Clubs have been shying away from signing players in January as they argue that good players are most likely not willing to move midway into the season.
Also, clubs are always reluctant to let their best players leave mid-season.
It is really no surprise that the majority of players who have been transferred in the winter break - with no time to adjust to different surroundings and styles of play - have failed to leave a great impression on their sides, leaving many clubs to concentrate all of their efforts on making summer additions and giving the January window a swerve entirely.
But even without a crucial settling-in period, some January signings have still been able to make a major impression in the Premier League.
Here are three memorable examples from recent years:
Pierre-Emerick Aubameyang - Arsenal
Arsene Wenger's last signing as Arsenal manager has continued to impress during a turbulent time for the Gunners.
Aubameyang arrived from Borussia Dortmund for £56million on the last day of the January transfer window in 2018 and has proved to be money well spent.
A truly elite striker, with excellent pedigree and pace to burn, he demonstrated his quality from the very start. Aubameyang scored on his debut, a 5-1 win over Everton, and ended the season with 10 goals in 13 appearances for the Gunners. He's been a rare bright spot for the club ever since.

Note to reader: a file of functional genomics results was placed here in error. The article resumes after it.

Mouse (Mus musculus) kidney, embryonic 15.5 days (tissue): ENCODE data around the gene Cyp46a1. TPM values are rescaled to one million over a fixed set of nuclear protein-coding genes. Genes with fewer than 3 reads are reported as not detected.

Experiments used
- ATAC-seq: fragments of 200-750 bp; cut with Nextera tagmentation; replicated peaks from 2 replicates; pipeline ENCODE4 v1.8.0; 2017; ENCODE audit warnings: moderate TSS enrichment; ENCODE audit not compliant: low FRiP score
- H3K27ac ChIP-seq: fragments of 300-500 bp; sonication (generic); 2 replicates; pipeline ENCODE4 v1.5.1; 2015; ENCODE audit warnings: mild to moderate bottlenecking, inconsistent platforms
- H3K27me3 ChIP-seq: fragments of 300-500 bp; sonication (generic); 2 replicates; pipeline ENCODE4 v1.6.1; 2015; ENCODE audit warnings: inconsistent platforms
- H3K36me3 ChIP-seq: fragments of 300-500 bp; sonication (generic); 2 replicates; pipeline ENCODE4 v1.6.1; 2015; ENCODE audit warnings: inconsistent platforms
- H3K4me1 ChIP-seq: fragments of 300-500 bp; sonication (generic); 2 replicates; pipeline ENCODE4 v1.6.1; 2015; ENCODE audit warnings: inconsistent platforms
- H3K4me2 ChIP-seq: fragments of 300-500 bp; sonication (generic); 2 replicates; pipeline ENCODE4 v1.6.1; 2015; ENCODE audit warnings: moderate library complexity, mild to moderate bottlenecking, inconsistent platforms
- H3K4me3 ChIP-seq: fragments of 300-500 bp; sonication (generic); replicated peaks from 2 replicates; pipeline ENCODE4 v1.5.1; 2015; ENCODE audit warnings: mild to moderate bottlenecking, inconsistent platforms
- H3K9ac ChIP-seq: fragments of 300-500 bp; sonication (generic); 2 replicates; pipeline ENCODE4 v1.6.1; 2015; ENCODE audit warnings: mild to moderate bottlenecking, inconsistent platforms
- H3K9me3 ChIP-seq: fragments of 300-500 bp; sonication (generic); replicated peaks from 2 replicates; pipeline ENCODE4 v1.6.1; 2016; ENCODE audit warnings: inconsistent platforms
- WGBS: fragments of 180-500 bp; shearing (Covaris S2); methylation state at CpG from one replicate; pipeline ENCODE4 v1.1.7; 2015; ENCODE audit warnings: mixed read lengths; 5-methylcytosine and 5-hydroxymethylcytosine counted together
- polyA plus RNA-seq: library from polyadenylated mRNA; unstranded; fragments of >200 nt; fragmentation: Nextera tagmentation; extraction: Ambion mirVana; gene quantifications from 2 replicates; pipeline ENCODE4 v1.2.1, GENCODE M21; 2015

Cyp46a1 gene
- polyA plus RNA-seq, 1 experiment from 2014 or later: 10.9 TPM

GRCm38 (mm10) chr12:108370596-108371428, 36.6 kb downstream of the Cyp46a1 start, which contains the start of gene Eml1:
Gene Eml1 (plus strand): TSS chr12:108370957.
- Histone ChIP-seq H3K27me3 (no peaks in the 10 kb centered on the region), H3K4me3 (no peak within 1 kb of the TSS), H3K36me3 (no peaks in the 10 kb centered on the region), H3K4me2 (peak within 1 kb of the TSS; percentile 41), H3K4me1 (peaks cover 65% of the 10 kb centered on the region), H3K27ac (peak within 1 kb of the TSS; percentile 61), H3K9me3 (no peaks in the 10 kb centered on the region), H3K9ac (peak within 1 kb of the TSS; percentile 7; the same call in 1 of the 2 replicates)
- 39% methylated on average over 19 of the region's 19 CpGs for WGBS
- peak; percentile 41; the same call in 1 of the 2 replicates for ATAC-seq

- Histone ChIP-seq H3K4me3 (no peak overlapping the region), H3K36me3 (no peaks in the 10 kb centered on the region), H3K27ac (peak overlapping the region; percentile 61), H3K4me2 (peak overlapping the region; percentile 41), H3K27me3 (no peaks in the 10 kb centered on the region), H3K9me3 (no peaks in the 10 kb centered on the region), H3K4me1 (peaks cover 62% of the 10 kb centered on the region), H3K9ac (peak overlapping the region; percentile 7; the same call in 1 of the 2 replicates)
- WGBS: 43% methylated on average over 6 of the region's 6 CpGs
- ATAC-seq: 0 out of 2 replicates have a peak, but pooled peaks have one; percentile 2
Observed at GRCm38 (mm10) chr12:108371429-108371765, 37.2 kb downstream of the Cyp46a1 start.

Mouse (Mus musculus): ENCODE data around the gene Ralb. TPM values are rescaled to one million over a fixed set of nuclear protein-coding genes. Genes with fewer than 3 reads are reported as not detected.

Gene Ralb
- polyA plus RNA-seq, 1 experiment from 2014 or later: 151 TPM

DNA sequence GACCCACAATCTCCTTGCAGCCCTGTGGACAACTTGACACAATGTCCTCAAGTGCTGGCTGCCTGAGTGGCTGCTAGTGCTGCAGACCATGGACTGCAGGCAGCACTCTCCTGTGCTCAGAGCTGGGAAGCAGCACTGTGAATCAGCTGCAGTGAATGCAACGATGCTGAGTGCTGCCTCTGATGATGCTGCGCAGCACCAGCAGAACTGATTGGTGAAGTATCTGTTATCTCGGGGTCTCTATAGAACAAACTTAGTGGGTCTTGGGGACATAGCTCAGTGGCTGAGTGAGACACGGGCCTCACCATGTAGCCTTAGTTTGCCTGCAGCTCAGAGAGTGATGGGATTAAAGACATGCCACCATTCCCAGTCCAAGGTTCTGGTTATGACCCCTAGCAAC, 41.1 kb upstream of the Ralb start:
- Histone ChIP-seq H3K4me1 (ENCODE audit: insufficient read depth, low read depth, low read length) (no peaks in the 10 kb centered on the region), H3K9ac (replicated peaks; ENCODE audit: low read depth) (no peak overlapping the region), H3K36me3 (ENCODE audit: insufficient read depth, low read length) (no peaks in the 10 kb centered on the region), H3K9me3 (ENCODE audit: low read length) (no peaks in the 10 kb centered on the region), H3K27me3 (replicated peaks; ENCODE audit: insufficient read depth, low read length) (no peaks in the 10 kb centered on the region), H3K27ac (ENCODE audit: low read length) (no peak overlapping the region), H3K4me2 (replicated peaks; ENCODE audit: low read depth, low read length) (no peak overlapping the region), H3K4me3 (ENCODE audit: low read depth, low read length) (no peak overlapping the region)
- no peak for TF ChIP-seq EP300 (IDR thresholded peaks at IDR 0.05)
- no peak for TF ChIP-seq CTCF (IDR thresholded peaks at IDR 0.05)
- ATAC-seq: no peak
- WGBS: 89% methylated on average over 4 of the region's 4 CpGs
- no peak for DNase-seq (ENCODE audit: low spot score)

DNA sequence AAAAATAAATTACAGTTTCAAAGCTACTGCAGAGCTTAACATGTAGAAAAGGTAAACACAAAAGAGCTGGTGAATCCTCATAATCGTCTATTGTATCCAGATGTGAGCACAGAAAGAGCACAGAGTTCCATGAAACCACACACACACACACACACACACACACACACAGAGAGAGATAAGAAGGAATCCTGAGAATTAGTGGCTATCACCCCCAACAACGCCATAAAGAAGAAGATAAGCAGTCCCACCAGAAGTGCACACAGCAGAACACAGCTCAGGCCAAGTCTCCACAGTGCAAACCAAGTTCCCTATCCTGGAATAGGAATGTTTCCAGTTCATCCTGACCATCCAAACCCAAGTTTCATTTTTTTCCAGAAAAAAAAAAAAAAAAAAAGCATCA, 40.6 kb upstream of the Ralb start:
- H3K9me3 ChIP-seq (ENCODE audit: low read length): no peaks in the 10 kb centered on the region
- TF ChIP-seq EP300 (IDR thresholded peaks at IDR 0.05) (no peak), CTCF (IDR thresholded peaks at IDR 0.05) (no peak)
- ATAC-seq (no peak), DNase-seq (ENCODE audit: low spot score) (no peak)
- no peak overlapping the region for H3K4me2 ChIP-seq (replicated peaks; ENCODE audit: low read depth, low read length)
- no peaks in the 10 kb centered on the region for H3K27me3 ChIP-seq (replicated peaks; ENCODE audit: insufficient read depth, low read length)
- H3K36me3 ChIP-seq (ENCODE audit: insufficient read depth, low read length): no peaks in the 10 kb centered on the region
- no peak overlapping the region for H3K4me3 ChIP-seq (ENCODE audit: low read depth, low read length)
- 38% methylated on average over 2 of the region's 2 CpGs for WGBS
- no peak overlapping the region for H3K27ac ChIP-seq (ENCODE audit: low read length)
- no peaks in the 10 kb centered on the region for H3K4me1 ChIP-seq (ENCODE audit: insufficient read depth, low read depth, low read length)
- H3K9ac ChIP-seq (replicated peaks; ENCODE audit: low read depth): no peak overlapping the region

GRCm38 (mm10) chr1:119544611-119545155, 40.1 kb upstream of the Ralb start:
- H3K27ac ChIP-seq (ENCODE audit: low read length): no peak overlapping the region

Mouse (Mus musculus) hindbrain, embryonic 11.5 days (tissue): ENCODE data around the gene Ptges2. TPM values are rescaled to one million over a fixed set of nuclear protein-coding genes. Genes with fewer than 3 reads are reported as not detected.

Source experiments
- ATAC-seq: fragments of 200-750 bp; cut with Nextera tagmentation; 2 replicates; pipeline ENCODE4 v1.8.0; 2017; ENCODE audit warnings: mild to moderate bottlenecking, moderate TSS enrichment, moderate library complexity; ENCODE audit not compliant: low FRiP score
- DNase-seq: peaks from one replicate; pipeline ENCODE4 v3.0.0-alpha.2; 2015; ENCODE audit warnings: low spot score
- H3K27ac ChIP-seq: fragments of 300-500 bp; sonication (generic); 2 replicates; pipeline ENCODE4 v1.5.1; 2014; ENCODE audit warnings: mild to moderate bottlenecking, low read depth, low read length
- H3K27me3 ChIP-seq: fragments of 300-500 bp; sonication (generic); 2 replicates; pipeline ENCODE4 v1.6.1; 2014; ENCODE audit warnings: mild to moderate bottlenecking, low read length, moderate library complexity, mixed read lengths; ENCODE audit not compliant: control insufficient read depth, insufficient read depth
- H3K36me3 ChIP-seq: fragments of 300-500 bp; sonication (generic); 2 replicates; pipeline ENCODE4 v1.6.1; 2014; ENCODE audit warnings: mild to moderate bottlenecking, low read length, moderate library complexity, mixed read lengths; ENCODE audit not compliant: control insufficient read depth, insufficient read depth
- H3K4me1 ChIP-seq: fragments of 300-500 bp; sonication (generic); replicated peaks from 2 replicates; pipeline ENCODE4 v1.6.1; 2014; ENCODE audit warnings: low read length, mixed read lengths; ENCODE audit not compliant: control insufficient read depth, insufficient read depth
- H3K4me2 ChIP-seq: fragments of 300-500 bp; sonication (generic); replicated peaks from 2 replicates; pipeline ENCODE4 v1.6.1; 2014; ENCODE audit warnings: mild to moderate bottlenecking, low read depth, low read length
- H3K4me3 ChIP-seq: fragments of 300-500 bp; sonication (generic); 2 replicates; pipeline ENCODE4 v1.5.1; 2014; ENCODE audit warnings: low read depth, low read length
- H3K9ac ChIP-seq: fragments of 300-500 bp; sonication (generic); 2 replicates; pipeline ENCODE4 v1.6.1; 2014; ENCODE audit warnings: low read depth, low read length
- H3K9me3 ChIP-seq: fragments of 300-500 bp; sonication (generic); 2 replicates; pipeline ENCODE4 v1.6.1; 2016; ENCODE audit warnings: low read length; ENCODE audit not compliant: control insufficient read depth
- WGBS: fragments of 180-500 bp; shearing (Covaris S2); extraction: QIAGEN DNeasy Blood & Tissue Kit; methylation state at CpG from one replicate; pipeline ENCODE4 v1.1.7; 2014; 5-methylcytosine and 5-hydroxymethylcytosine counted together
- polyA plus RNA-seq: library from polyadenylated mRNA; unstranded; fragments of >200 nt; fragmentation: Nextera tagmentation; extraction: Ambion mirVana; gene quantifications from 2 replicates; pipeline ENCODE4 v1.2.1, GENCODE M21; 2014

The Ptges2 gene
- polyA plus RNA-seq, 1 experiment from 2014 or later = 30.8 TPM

Youri Tielemans - Leicester City
The young Belgian midfielder always had plenty of technical quality but was unable to demonstrate it on a consistent basis at a struggling Monaco. He moved to Leicester on loan last January and soon found a place that felt like home.
Tielemans struck up a good understanding with his teammates, particularly the fleet-footed Jamie Vardy, registering three goals and five assists in just 13 games. Brendan Rodgers was understandably desperate to keep him at the King Power Stadium, and a £40million transfer was agreed over the summer despite interest from other clubs.
Jermain Defoe - Sunderland
A year in Toronto proved to be enough for the ageing England striker, who was soon pining for a return to the Premier League. Sunderland swooped in, successfully offloading Jozy Altidore as part of a deal that benefited all parties.
Any lingering concerns that Defoe had lost his edge, and could no longer outwit the country's best defences, were soon dispelled by some vital goals to rescue his new club from the threat of relegation.
He continued to score consistently over the next two years, although Sunderland eventually dropped out of the top flight under David Moyes.